The URL is a web page’s address. Each and every page on your site has a unique URL. For example, my home page is www.scout-designco.com. If you view my Signature Brand page, you are at www.scout-designco.com/signature-brand. This is a specifically important area if your business blogs. Every post on your site lives at a unique URL, giving you many opportunities to boost your SEO.
Your page description, also referred to as a meta description, displays on a Google search results page right under the page title. This description can be customized and should include at least one instance of your keyword. If you don’t customize the description, Google will use the fist 160 words of your page’s content. So make sure your keyword shows up in your first paragraph too!
CONTENT + HEADING
The content of your page is really what’s selling Google on your authority. It’s important your keyword(s) shows up multiple times, but be careful not to overuse them. Use your keyword(s) naturally when writing content. Google has caught on to the common scheme of “keyword-stuffing” to promote result rankings and you can actually be penalized if Google finds you guilty of overusing your keyword(s). If you’re writing focused and thoughtful content, implementing your keyword(s) will come second nature.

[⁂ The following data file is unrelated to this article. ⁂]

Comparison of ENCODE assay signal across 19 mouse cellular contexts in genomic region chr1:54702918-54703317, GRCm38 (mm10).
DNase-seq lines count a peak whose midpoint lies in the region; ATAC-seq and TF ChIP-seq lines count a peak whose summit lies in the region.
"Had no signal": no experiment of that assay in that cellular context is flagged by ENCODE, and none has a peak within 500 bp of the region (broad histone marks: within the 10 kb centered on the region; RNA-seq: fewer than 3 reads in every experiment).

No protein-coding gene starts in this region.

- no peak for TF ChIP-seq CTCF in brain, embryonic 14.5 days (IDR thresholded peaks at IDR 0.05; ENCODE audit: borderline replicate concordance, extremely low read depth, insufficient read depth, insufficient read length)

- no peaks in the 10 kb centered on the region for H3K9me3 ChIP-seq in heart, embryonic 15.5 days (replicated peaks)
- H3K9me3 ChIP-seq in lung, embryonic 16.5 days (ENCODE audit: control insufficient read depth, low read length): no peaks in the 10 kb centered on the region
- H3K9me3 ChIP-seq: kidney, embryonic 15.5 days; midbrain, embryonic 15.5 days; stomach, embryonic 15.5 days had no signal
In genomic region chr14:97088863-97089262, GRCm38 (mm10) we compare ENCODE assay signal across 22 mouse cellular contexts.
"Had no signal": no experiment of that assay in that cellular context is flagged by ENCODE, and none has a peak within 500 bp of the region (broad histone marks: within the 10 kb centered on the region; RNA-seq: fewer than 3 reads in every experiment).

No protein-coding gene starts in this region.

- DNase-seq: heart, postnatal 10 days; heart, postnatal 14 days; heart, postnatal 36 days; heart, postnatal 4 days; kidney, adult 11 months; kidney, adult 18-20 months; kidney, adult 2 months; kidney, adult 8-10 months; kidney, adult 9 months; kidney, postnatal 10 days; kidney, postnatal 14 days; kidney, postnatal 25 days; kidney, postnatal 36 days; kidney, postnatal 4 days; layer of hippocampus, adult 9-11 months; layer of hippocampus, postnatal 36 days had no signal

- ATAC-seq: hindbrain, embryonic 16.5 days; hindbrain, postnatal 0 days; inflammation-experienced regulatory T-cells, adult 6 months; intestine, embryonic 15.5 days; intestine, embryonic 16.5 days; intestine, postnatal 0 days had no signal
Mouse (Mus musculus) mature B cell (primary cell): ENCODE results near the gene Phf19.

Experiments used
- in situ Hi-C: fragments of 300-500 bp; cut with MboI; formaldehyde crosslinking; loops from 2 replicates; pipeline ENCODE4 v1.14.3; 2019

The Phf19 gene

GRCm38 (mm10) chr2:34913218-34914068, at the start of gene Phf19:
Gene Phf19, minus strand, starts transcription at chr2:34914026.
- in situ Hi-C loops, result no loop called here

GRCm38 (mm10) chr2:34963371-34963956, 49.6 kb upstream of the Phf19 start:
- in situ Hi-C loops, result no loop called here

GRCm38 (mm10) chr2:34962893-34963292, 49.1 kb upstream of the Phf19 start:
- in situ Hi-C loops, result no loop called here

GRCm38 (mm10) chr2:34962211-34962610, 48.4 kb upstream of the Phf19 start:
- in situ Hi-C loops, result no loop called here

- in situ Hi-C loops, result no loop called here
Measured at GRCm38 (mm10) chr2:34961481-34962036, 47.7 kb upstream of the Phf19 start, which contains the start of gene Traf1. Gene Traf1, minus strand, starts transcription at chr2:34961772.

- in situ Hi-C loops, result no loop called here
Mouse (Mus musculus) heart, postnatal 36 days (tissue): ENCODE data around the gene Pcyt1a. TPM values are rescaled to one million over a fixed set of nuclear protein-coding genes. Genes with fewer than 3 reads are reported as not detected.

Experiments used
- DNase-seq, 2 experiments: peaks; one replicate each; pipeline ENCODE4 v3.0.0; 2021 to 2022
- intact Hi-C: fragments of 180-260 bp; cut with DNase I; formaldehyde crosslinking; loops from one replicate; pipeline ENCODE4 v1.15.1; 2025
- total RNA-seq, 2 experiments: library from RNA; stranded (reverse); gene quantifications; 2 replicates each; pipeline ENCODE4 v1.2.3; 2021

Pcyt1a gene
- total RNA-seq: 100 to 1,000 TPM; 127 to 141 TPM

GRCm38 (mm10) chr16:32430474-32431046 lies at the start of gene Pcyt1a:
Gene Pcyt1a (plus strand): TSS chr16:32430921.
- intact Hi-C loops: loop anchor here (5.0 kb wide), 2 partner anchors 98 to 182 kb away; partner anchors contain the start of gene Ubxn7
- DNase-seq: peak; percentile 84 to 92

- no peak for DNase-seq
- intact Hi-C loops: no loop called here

Google also appreciates well structured content. The use of headings and subheadings (and tags) really help to organize your content and make it easier for Google to crawl your page. If you use a keyword in a heading or subheading, even better!